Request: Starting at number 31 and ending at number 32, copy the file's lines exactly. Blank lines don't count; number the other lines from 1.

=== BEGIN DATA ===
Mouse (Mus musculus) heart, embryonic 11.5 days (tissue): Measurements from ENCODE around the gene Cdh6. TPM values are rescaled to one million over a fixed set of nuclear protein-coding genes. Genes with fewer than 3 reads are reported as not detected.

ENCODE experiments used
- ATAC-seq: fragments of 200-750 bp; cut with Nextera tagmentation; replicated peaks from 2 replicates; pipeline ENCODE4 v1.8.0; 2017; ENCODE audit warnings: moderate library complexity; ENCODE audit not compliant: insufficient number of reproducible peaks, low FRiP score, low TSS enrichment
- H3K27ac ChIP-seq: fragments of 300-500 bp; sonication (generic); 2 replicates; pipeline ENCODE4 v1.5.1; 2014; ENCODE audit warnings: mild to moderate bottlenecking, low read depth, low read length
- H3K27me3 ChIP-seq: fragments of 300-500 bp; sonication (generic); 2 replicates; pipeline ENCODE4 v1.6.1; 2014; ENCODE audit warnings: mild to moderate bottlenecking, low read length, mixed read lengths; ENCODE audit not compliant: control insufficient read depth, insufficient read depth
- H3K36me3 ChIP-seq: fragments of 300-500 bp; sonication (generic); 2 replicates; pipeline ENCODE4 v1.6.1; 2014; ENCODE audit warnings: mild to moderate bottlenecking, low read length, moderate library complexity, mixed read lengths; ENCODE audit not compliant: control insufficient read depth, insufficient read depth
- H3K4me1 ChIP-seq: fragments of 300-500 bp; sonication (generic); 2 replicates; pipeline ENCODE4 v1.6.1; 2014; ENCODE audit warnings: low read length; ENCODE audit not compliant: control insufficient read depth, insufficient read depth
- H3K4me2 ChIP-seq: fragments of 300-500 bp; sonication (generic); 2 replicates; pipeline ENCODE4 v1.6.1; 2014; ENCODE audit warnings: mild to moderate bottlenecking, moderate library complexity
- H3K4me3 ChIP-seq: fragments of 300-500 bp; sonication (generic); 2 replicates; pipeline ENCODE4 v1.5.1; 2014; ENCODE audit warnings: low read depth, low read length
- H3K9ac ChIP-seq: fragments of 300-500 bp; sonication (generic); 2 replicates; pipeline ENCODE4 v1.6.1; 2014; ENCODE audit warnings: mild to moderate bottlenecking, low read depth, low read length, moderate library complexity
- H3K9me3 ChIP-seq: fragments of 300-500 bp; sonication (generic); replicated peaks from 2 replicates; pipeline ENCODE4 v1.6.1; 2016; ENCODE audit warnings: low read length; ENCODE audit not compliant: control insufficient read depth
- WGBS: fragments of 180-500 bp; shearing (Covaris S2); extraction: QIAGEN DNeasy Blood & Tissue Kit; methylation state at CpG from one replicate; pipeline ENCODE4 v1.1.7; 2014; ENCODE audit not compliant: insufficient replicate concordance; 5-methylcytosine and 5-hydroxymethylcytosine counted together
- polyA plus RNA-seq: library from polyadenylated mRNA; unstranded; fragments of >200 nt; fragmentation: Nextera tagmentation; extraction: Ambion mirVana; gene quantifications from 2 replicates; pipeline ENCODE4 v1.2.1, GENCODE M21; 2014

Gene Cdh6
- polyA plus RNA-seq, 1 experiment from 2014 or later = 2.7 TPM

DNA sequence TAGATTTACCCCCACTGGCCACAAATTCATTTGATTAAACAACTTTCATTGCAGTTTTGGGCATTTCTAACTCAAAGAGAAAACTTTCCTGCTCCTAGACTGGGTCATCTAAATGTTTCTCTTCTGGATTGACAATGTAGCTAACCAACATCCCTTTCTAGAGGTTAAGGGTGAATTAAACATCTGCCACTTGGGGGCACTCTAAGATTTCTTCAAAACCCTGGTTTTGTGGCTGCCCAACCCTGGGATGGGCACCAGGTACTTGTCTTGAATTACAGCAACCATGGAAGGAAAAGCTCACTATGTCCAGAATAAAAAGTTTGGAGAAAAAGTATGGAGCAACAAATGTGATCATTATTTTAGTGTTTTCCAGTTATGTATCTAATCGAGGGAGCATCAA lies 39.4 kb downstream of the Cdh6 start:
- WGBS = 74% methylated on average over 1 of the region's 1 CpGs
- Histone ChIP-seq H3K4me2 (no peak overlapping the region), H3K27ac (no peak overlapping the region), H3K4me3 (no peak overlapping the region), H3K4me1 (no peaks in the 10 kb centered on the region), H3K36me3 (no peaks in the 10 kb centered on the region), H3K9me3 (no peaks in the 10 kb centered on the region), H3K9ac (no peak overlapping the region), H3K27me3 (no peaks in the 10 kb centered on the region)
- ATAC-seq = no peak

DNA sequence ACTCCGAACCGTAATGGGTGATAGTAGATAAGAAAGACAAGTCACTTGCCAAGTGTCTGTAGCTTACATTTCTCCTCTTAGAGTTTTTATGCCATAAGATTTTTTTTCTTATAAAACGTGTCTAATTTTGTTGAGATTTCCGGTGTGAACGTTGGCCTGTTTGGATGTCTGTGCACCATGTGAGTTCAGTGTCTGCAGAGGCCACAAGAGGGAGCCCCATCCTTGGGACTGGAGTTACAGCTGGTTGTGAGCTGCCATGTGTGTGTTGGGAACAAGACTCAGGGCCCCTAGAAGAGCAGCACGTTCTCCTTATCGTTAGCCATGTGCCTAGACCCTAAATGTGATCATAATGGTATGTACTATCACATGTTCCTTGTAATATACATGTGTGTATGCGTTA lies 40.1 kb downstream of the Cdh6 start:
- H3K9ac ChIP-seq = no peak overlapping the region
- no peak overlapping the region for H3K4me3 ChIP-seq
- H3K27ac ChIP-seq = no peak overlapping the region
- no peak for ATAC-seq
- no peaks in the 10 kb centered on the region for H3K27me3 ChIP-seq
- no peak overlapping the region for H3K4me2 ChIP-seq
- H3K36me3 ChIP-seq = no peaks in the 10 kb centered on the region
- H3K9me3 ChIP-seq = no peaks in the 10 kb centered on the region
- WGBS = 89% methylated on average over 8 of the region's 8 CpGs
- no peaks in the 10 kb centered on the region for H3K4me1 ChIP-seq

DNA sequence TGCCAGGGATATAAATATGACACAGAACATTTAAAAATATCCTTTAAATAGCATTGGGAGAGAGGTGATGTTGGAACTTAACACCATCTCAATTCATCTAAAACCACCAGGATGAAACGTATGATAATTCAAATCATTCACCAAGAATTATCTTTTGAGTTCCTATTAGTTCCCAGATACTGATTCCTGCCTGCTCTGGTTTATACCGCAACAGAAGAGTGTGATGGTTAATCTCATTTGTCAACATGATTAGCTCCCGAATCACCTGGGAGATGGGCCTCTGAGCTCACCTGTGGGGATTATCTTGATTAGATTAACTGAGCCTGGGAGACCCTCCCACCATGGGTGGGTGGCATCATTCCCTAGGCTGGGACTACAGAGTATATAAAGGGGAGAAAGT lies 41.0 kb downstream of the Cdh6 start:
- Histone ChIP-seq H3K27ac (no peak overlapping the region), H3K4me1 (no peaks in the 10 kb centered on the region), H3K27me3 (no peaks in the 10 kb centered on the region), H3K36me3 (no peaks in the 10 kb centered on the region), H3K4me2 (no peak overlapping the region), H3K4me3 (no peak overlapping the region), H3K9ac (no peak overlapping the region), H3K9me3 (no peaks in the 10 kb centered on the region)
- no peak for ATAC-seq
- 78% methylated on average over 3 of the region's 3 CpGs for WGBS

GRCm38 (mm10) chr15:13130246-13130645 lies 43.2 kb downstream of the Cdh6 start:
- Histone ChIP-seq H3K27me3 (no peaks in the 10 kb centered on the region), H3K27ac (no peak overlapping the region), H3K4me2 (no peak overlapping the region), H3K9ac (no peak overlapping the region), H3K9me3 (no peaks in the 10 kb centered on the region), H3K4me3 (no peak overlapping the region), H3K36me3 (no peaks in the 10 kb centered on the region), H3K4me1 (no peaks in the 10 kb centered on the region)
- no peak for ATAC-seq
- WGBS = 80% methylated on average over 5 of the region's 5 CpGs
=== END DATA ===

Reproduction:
DNA sequence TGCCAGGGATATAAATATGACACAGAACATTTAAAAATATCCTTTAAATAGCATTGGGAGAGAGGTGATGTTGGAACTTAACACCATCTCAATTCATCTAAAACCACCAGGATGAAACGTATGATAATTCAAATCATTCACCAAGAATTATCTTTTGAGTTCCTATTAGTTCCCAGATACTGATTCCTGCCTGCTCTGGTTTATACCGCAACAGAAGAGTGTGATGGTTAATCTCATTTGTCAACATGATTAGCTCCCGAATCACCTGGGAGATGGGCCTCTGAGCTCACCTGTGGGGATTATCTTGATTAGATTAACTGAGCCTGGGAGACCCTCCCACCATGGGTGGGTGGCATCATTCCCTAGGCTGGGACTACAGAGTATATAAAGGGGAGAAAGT lies 41.0 kb downstream of the Cdh6 start:
- Histone ChIP-seq H3K27ac (no peak overlapping the region), H3K4me1 (no peaks in the 10 kb centered on the region), H3K27me3 (no peaks in the 10 kb centered on the region), H3K36me3 (no peaks in the 10 kb centered on the region), H3K4me2 (no peak overlapping the region), H3K4me3 (no peak overlapping the region), H3K9ac (no peak overlapping the region), H3K9me3 (no peaks in the 10 kb centered on the region)